It was also interesting that during the early days of recovery, the French Quarter became home to thousands more residents as it was untouched by the levee breaks and could absorb those who needed a place to sleep and eat and meet while they worked on their homes in other parts of town. The hustle and bustle of it in those months was thrilling as these 80 or so blocks continued to operate like a well-oiled clock and easily support everyone who needed to be there. Even after many of those folks moved back to their own areas, the comfort of the city center still appealed to many and residential numbers increased between 2000-2010. I am one such resident as my move to the Bayou St. John area of the city turned out to be temporary for the years right before and after 2005 and now I find myself back in the Quarter, I hope for good this time.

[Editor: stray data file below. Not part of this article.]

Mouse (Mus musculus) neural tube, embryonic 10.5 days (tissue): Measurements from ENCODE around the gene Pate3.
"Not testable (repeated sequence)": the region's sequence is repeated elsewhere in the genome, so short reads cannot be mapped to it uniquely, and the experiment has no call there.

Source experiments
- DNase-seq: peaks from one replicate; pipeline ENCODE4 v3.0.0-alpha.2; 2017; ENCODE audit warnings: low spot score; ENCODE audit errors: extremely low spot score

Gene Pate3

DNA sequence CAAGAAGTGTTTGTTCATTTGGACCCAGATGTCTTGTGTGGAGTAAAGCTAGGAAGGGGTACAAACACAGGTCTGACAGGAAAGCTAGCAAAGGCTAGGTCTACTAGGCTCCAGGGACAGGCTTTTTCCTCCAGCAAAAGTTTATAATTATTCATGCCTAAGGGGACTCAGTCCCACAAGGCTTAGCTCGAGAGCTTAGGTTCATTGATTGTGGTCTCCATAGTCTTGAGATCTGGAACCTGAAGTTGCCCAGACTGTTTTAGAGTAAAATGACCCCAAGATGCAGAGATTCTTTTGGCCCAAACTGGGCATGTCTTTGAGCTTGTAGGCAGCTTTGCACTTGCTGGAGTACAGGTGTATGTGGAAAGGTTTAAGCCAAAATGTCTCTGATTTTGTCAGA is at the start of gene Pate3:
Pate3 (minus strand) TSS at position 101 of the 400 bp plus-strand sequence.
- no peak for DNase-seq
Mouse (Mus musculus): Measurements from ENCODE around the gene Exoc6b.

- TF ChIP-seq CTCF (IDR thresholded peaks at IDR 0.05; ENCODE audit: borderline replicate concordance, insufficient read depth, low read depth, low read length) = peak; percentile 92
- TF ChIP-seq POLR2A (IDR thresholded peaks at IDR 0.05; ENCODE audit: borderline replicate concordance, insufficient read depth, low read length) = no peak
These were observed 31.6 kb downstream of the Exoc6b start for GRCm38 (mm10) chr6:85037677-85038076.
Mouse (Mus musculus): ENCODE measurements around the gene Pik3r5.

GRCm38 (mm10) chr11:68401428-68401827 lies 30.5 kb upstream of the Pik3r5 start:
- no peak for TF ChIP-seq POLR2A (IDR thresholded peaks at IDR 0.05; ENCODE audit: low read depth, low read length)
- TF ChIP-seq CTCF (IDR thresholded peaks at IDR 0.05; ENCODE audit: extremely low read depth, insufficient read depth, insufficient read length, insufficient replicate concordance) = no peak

The truth is that the Quarter will never return to the population numbers of its zenith, but neither will the Marigny or Central City. The style of living has changed ghettos like the Quarter to single home living or by offering small apartments to a single person where once an entire family lived in the same space. Even though it is fashionable for many New Orleans “super-natives” (see explanation of the term at end of post) to again complain about the Quarter, the truth is it still works for thousands of residents and workers and visitors and more. It is vibrant all day and all night. It has cars and delivery trucks and buses using its tiny streets, even while sharing space with mule-driven carriages, bikers, skateboarders and drunks. People meet on the street and talk, and they come out to wash their sidewalk and note activity while doing so. They talk to the meter maids and to the guy who hustles for a buck to help workers close up at night. Yes, even in a modern city and time a place designed originally for pedestrians and those living and working in the same space is still incredibly useful. And Jane Jacobs predicted it.